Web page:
From the Hebrew name דָּוִד (Dawid), which was probably derived from Hebrew דוד (dwd) meaning "beloved". David was the second and greatest of the kings of Israel, ruling in the 10th century BC. Several stories about him are told in the Old Testament, including his defeat of Goliath, a giant Philistine. According to the New Testament, Jesus was descended from him.... [more]
ELEAZAR   m   Biblical, Biblical Latin, Biblical Greek
From the Hebrew name אֶלְעָזָר ('El'azar) meaning "my God has helped". In the Old Testament this is the name of one of the sons of Aaron.
ELIAS   m   Portuguese, German, Swedish, Norwegian, Danish, Finnish, English, Greek, Biblical Latin, Biblical Greek
Cognate of ELIJAH. This is the form used in the Greek New Testament.
ELIEZER   m   Biblical, Hebrew, Biblical Latin, Biblical Greek
From Hebrew אֱלִיעֶזֶר ('Eli'ezer) meaning "my God is help". In the Old Testament this is the name of both a servant of Abraham and one of the sons of Moses (see Exodus 18:4 for an explanation of the significance of the name).
ELISEUS   m   Biblical Latin
Latin form of ELISHA.
EMMANUHEL   m   Biblical Latin
Form of IMMANUEL used in the Latin Bible.
ENOCH   m   Biblical, Biblical Latin, Biblical Greek
From the Hebrew name חֲנוֹך (Chanokh) meaning "dedicated". In Genesis in the Old Testament this is the name of both the son of Cain and the father of Methuselah, who was the supposed author of the apocryphal Books of Enoch.
ENOS   m   Biblical, Biblical Latin, Biblical Greek
Form of ENOSH used in many versions of the Old Testament.
EPAPHRAS   m   Biblical, Ancient Greek, Biblical Greek, Biblical Latin
Derived from Greek επαφρος (epaphros) meaning "foamy". In the New Testament this is the name of one of Paul's co-workers.
EPHRAIM   m   Biblical, Hebrew, Biblical Latin, Biblical Greek
From the Hebrew name אֶפְרָיִם ('Efrayim) which meant "fruitful". In the Old Testament Ephraim is a son of Joseph and Asenath and the founder of one of the twelve tribes of Israel.
ERASTUS   m   Biblical, Biblical Latin
Latinized form of the Greek name Εραστος (Erastos) meaning "beloved". This was the name of an assistant of Paul mentioned in Acts and two epistles in the New Testament.
ESAIAS   m   Biblical Greek, Biblical Latin
Form of ISAIAH used in the Greek and Latin Old Testament.
ESAU   m   Biblical, Biblical Latin, Biblical Greek
From the Hebrew name עֵשָׂו ('Esaw) which possibly meant "hairy". In the Old Testament Esau is the elder of the twin sons of Isaac and Rebecca. Once when he was very hungry he sold his birthright to his twin Jacob for a bowl of stew. Later Jacob disguised himself as Esau and received the elder son's blessing from the blind Isaac. Esau was the ancestor of the Edomites.
ETHAN   m   English, French, Biblical, Biblical Latin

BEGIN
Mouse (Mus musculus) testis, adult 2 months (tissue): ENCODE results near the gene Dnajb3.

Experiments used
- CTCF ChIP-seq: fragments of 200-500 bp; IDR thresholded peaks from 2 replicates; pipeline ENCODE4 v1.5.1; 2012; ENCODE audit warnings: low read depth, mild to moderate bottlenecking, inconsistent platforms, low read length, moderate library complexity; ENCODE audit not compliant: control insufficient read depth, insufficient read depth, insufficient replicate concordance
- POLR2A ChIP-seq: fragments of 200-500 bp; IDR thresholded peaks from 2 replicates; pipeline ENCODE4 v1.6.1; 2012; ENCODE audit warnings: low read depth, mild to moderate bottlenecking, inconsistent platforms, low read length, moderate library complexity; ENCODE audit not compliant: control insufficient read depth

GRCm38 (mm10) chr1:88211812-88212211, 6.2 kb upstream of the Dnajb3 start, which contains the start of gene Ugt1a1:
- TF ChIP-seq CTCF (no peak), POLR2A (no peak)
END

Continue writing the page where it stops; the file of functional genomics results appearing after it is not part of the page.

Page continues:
From the Hebrew name אֵיתָן ('Eitan) meaning "solid, enduring, firm". In the Old Testament this name is borne by a few minor characters, including the wise man Ethan the Ezrahite, supposedly the author of Psalm 89.... [more]
EUTYCHUS   m   Biblical, Biblical Latin
Latinized form of the Greek name Ευτυχος (Eutychos), which was derived from Greek ευτυχης (eutyches) "fortunate". The word was formed of the elements ευ (eu) "good" and τυχη (tyche) "chance, luck, fortune". In the New Testament this is the name of a young man who went to sleep while Paul was preaching and fell from the third story of the building. He was believed to be dead, but later turned out to be alive.
EZECHIAS   m   Biblical Latin
Form of HEZEKIAH used in the Latin Old Testament.
EZECHIEL   m   Biblical Latin
Latin form of EZEKIEL used in some versions of the Vulgate.
EZRAS   m   Biblical Latin
Latin form of EZRA.
FELIX   m   German, Dutch, Swedish, Norwegian, Danish, English, Romanian, Ancient Roman, Biblical, Biblical Latin
From a Roman cognomen meaning "lucky, successful" in Latin. It was acquired as an agnomen, or nickname, by the 1st-century BC Roman general Sulla. It also appears in the New Testament belonging to the governor of Judea who imprisoned Saint Paul.... [more]
FESTUS   m   Ancient Roman, Biblical Latin, Biblical
Roman cognomen which possibly meant "festival, holiday" in Latin. This was the name of a Roman official in the New Testament.
FINEES   m   Biblical Latin
Form of PHINEHAS used in the Latin Old Testament.
GABRIEL   m   French, Spanish, Portuguese, German, Swedish, Norwegian, Danish, Finnish, Catalan, English, Romanian, Polish, Czech, Slovak, Biblical, Biblical Latin, Biblical Greek
From the Hebrew name גַבְרִיאֵל (Gavri'el) meaning "God is my strong man", derived from גֶּבֶר (gever) "strong man, hero" and אֶל ('El) "God". Gabriel was one of the seven archangels in Hebrew tradition, often appearing as a messenger of God. In the Old Testament he is sent to interpret the visions of the prophet Daniel, while in the New Testament he serves as the announcer of the births of John to Zechariah and Jesus to Mary. According to Islamic tradition he was the angel who dictated the Qur'an to Muhammad.... [more]
GAIUS   m   Ancient Roman, Biblical Latin, Biblical
Roman praenomen, or given name, of uncertain meaning. It is possibly derived from Latin gaudere "to rejoice", though it may be of unknown Etruscan origin. This was a very common Roman praenomen, the most famous bearers being Gaius Julius Caesar, the great leader of the Roman Republic, and his adopted son Gaius Octavius (later known as Augustus), the first Roman emperor. This name also appears in the New Testament belonging to a bishop of Ephesus who is regarded as a saint.